Michael Grade is being paid just shy of £2m for his first year in charge at ITV, a figure many times the £140,000 he would have got had he stayed at the BBC.
Mr Grade defected in January last year to help re-energise a channel struggling with falling advertising revenues and ratings. And despite taking a hit for the premium rate phone-in scandal – which cost the company £58m and is still being investigated by the communications watchdog – the executive chairman took home £1,934,000, including a bonus of £1,121,000. John Cresswell, the chief operating officer, was paid £1,231,000, including a bonus of £656,000.
"The level of bonus is based on the achievement of a combination of corporate financial, specific business and individual targets, which are all closely related to shareholder value creation," according to ITV's annual report, published yesterday.
But the company's share price has dropped from more than 100p at the start of last year to below 70p now. And annual results for 2007 published last week show contractions in every area. Revenue was £2.1bn, compared with £2.2bn in 2006; pre-tax profits were £118m, compared with £288m; and operating profit dropped from £264m to £192m. But despite earnings per share going down from 5.5p to 3.5p, the dividend will stay level at 3.15p.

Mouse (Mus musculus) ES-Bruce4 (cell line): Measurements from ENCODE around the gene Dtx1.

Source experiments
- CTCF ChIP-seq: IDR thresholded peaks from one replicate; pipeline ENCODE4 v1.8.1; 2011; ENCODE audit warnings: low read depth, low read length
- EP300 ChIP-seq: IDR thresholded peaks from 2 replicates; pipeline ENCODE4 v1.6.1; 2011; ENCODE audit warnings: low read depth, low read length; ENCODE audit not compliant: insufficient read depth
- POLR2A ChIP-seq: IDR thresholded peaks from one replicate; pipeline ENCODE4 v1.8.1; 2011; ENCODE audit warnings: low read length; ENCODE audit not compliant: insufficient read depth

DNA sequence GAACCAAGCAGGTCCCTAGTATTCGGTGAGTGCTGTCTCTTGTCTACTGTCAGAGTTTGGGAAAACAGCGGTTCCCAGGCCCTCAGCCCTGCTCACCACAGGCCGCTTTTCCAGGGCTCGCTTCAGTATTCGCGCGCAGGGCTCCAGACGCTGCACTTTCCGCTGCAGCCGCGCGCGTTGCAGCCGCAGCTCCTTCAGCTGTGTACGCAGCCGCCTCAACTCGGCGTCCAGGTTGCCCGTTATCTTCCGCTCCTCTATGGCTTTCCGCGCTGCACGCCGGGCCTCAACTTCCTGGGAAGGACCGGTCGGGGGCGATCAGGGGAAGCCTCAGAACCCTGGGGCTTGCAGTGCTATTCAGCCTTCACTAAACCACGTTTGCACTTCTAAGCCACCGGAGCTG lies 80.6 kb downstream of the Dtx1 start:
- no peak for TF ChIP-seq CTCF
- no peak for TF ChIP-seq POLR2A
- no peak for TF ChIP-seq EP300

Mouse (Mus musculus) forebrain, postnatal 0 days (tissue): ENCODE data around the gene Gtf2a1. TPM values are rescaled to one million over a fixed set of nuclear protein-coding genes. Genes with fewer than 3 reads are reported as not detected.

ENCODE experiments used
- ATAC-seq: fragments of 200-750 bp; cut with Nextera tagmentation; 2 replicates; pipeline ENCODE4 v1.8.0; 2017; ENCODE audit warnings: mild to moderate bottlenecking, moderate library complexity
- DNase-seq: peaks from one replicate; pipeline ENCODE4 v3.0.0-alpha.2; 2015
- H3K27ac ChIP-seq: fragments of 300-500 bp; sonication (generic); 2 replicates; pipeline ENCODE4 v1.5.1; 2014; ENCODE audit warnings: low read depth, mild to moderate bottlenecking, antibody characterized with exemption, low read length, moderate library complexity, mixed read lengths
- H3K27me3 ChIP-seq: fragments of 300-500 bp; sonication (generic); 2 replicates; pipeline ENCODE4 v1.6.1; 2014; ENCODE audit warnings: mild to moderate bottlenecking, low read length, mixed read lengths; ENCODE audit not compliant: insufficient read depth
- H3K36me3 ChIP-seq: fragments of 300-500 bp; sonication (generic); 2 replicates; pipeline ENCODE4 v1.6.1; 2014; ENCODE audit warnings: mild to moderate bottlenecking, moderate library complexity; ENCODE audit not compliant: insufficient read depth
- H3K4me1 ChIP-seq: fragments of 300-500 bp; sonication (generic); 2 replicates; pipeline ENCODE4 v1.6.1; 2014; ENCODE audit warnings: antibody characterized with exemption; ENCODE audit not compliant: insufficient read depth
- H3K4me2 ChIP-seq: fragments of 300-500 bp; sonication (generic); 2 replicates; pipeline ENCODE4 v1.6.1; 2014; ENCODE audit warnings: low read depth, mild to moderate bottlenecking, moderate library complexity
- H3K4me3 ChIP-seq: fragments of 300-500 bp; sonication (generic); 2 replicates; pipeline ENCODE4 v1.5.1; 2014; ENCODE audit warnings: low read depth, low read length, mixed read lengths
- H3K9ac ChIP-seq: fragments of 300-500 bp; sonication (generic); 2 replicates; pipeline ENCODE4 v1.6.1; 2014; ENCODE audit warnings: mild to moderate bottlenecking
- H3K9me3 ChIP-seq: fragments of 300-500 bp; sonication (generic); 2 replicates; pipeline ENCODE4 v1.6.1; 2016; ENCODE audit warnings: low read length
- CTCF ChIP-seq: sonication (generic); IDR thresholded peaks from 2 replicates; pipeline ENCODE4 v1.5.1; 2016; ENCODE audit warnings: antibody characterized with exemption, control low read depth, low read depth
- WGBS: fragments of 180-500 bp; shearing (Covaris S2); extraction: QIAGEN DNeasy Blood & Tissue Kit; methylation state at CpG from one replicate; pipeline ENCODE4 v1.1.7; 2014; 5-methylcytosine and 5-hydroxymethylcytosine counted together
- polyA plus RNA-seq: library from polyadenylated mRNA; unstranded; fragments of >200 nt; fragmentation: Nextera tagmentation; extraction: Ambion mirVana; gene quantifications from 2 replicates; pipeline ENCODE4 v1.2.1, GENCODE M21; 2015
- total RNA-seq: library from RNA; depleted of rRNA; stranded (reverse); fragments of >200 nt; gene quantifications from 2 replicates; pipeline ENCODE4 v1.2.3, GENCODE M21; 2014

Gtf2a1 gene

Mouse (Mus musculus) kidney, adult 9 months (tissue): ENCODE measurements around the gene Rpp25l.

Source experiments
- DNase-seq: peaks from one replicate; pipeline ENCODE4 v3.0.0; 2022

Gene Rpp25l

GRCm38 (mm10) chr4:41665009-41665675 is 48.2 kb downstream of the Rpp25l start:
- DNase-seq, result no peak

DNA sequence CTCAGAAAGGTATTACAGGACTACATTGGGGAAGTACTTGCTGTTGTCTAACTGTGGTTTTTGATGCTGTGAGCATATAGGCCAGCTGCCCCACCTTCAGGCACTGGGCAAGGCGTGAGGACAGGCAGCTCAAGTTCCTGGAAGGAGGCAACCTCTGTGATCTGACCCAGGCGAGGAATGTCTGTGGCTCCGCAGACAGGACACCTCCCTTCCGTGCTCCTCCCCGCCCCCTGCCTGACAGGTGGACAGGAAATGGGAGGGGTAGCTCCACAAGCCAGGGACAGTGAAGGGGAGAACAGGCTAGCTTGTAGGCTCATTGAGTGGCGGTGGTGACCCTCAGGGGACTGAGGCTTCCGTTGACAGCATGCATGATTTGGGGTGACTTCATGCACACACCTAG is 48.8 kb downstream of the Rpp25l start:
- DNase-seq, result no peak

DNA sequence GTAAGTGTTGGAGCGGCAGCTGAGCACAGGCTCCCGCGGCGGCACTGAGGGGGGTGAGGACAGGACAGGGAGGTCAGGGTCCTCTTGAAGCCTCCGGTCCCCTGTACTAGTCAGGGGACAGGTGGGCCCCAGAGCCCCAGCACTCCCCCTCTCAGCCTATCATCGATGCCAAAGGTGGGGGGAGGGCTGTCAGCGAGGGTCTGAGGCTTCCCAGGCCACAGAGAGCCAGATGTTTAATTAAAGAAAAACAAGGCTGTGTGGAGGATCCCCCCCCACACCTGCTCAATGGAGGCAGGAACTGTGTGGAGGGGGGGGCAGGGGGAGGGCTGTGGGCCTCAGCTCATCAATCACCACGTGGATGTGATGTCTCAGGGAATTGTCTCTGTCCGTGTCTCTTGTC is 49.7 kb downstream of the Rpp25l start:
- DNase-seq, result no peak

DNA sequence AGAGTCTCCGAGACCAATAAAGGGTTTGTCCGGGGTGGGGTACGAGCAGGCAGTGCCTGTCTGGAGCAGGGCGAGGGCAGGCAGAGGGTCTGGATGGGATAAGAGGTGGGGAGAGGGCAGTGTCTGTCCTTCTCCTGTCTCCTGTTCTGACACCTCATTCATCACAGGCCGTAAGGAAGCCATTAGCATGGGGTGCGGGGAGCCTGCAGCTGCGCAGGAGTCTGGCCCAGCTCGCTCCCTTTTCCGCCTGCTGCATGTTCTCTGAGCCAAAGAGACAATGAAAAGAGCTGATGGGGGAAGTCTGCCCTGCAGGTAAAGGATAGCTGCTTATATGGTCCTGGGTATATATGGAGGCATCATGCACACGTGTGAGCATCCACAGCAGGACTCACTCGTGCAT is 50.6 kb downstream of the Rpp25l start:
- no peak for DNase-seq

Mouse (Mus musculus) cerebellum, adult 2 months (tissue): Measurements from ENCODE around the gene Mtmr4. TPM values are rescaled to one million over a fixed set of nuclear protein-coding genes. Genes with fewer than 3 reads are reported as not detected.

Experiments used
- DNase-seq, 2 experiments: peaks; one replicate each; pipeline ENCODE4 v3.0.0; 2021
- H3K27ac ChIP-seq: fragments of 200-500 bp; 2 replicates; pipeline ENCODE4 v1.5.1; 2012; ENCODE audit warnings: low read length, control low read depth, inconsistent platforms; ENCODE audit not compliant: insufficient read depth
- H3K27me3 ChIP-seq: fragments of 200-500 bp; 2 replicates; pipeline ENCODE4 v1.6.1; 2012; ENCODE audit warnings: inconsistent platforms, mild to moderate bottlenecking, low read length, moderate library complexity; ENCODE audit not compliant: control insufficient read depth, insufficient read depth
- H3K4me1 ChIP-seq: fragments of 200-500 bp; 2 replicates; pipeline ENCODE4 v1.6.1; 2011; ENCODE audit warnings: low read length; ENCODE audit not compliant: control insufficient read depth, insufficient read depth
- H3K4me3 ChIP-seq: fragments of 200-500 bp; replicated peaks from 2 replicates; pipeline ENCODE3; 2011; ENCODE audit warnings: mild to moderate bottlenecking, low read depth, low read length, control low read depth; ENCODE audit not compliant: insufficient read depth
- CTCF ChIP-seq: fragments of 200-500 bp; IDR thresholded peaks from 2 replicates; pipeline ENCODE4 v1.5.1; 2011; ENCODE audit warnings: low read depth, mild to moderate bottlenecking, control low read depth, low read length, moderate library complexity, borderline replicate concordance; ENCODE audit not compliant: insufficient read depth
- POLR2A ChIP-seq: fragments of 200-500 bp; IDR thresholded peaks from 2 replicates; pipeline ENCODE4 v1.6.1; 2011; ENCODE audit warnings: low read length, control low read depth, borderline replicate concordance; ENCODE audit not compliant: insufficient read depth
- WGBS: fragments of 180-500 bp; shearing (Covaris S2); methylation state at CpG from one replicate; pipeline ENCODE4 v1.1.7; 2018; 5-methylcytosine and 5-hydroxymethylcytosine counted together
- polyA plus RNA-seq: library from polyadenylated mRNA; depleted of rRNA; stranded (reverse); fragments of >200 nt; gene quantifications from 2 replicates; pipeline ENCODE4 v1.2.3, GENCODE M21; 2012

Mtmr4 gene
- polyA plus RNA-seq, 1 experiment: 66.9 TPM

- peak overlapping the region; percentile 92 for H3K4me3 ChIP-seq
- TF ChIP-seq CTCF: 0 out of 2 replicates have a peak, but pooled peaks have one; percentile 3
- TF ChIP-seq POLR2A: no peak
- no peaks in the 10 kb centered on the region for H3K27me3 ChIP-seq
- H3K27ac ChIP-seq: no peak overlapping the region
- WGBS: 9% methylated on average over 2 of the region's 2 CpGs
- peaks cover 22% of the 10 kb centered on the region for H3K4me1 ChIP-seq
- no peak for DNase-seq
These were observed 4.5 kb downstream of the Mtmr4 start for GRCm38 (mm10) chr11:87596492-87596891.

Remuneration for 2008 will include an internet target, reflecting broadcasters' struggles against the fragmentation of traditional TV audiences, competition from online content, and the digital switchover in 2012.
"For awards made in respect of 2008 performance, the corporate financial and strategic element will require the achievement of demanding targets based on profit, revenues and share of commercial impacts as well as the use of online platforms," said the company.
Notwithstanding the discrepancy between the falling share price and Mr Grade's bonus, the executive chairman's pay packet is not entirely out of kilter with industry norms, according to Mark Beilby, the director of capital markets media research at Dresdner Kleinwort. "These kinds of levels are not hugely out of line with a £4bn FTSE 100 stock, and ITV did have to inveigle him over from the BBC Trust chairman's position," he said.
And despite ITV's drama Rock Rivals being thoroughly beaten in the ratings by the BBC's The Apprentice, the channel's "share of commercial impacts" figures – the number of prime time viewers – have been going up over the past six months.Reuse content